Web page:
I highly recommend Footsteps as both a quirky travel guide and a warm-hearted tribute to writers and their inspiration. I received this book from Blogging for Books in exchange for a review.
Most of the essays were every bit as romantic as one would hope. Clearly these were written by bibliophiles like myself–readers and dreamers who love to sit in a cafe with a glass of wine in one hand a book in the other, thinking about the author who wrote that novel and the life they led. The mystery has been taken out of it some what nowadays, since we can “meet” our authors on social media. (Not that I am complaining, I will totally watch every single one of your Instastories, don’t you worry about that.) But wouldn’t it be cool to drink tea with Jane Austen?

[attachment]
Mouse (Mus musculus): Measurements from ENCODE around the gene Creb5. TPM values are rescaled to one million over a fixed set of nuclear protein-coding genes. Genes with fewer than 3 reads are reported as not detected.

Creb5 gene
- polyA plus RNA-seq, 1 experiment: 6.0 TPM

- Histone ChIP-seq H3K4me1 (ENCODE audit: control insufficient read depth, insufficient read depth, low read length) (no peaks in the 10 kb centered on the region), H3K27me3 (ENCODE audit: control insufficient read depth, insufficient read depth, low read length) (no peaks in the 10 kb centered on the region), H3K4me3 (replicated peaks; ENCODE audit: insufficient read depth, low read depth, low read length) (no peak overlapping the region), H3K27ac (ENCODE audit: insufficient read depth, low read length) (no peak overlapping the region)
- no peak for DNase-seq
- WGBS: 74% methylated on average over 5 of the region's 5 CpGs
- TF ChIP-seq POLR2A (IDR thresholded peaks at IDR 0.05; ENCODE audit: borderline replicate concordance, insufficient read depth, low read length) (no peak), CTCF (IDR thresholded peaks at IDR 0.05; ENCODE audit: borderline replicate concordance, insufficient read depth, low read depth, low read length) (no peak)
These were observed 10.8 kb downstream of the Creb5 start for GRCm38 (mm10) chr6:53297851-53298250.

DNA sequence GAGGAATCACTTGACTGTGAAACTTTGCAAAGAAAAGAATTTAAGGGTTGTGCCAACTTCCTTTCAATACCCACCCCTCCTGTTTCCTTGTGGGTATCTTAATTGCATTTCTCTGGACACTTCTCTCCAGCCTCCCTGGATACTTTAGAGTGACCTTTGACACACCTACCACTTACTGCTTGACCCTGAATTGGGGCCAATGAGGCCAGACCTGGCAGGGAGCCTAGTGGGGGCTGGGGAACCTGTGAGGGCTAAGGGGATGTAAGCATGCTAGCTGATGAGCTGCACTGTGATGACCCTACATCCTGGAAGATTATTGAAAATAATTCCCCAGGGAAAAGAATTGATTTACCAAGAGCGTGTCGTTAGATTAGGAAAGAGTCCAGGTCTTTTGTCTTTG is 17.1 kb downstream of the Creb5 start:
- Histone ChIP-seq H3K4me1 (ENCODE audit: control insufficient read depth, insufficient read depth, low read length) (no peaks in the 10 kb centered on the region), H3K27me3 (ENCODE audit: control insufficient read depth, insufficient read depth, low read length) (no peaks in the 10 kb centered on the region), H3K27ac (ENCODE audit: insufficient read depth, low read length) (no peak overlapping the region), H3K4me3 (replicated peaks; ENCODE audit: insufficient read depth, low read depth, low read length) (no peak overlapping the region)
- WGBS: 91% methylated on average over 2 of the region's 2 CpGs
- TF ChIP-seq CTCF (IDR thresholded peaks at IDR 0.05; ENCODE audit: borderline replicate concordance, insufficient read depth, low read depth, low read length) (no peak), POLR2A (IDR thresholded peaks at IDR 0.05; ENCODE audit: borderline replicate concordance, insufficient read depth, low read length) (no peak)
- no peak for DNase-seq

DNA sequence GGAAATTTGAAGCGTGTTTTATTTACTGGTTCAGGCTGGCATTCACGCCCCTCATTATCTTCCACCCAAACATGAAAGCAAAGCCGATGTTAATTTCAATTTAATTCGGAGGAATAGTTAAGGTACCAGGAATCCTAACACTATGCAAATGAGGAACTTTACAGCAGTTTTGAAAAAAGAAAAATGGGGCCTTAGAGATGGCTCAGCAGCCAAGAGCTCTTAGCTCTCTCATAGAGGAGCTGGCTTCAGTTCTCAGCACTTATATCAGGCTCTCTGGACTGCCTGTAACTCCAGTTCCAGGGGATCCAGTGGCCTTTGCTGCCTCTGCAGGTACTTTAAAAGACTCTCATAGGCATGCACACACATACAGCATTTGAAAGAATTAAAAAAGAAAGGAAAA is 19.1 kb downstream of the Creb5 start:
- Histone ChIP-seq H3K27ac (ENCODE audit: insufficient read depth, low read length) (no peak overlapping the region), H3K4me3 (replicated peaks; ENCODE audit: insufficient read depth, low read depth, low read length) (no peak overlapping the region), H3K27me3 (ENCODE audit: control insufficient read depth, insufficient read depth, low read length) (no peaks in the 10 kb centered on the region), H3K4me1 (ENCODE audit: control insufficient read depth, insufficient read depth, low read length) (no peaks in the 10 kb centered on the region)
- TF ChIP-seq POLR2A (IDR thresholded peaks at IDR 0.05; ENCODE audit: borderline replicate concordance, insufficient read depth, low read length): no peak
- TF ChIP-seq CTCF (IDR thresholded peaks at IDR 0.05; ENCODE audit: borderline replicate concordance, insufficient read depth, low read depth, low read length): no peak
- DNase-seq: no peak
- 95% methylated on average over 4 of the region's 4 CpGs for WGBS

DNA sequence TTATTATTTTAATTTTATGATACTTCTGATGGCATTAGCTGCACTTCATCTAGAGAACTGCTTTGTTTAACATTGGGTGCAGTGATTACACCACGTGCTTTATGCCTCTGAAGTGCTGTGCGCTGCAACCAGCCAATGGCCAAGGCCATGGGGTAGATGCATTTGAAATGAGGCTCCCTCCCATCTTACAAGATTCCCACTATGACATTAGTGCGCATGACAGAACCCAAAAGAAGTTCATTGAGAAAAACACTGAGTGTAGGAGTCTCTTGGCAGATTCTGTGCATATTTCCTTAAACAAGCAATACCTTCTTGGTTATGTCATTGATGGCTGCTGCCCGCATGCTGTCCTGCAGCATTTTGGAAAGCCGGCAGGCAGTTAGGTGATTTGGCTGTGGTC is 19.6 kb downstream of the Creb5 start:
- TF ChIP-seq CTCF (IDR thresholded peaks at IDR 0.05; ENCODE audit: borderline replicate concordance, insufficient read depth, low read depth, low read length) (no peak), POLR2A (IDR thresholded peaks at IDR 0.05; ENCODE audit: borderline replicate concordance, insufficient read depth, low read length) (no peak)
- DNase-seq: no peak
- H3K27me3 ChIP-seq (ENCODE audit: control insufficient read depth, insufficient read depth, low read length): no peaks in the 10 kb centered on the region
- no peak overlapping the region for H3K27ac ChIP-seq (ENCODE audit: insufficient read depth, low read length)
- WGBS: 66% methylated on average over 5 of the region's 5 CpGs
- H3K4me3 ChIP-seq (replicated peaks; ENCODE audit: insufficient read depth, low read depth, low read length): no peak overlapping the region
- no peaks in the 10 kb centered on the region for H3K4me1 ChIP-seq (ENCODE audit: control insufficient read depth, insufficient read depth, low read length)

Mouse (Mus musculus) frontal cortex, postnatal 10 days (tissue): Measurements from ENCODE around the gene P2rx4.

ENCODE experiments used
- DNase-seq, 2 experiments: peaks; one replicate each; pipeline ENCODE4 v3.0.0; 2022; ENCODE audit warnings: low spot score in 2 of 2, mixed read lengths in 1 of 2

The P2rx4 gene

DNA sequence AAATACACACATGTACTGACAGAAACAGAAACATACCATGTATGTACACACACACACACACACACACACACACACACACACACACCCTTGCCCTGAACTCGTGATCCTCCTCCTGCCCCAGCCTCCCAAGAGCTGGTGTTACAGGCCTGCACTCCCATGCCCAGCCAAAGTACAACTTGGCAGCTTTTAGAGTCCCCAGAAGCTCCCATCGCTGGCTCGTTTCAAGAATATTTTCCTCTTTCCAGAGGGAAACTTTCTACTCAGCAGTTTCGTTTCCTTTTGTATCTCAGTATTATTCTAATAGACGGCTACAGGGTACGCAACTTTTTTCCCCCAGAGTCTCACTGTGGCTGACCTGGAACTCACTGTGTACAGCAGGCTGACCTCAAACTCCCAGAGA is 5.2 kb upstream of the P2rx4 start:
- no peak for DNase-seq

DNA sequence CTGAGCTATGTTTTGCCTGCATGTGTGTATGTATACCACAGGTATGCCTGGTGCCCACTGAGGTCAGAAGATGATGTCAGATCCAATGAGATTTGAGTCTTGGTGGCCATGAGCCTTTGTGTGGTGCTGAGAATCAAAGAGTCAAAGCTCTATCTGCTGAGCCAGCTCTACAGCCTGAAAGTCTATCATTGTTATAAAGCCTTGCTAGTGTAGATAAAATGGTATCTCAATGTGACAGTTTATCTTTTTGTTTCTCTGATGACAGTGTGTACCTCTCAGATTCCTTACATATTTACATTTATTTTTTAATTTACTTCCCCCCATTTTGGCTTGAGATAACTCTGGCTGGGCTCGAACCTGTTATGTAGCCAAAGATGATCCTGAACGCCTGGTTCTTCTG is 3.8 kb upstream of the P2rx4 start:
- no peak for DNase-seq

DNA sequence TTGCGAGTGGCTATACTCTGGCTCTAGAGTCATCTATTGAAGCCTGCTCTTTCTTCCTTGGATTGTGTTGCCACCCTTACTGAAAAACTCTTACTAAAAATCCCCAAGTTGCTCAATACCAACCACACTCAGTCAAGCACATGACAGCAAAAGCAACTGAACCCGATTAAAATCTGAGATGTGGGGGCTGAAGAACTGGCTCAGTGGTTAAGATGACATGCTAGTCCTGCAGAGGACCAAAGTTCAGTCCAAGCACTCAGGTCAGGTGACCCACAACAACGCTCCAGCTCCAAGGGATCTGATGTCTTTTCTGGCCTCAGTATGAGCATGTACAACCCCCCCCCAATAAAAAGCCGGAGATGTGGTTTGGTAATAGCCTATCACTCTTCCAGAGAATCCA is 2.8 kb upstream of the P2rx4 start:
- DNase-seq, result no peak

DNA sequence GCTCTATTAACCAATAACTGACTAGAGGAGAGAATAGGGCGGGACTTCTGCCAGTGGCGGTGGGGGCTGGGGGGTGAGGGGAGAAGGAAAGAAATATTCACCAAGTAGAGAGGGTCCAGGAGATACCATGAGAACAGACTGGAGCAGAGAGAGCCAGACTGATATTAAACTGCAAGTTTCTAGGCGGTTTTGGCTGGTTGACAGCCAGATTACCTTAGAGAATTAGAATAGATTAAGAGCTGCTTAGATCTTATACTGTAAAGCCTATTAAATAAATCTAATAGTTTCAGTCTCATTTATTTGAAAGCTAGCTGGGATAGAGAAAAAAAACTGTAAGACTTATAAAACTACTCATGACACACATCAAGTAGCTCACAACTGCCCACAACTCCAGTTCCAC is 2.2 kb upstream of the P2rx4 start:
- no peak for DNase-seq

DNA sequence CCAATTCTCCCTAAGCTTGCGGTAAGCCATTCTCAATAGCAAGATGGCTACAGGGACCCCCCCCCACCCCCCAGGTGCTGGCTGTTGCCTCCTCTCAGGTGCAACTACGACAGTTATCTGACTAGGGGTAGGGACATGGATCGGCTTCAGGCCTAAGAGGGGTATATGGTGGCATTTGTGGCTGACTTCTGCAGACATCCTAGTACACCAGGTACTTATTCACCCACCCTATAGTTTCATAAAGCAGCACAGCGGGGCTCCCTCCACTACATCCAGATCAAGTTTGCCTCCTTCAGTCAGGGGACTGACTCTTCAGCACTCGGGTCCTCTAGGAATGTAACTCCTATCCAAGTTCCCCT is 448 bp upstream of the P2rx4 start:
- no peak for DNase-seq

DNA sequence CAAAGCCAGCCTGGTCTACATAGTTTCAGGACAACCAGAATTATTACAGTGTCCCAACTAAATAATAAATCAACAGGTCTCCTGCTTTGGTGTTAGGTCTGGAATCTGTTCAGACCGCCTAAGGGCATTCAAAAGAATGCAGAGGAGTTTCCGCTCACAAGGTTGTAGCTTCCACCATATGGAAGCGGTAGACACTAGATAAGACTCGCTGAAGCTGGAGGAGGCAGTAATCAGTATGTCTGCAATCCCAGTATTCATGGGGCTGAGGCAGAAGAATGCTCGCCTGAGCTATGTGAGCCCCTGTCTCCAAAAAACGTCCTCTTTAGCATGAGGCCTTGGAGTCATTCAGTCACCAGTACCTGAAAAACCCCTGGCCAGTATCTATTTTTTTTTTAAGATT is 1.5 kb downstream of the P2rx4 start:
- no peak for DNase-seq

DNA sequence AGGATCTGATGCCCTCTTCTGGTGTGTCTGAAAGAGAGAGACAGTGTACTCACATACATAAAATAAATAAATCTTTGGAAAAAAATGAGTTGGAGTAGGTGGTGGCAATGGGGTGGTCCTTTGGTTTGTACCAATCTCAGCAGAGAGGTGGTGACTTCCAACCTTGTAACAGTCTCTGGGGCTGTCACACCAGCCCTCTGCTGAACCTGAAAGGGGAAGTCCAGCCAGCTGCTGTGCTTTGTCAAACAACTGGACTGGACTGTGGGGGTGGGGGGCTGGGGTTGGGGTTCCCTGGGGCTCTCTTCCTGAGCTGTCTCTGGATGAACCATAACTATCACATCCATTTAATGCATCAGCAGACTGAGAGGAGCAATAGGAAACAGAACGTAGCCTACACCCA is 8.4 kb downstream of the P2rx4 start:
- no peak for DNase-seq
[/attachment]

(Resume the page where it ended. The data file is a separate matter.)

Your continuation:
I didn’t read every single one of the essays, and there were a few I skimmed–mostly because while I recognized and liked most of the authors chosen, there were some I either didn’t recognize or care about. But I might read the one about James Baldwin anytime I read Giovanni’s Room, and the one about Byron and Shelley, while cringey, certainly shed a lot of light on that whole…um…situation.
I’m not sure I’d pick up a book like this if it were on any other subject matter. Just people randomly strolling thru Paris for no particular reason besides travel? Not a collection I’m interested. But add in the author quest and I’m totally down. I know a few friends I will be recommending this to. Should you be one of them?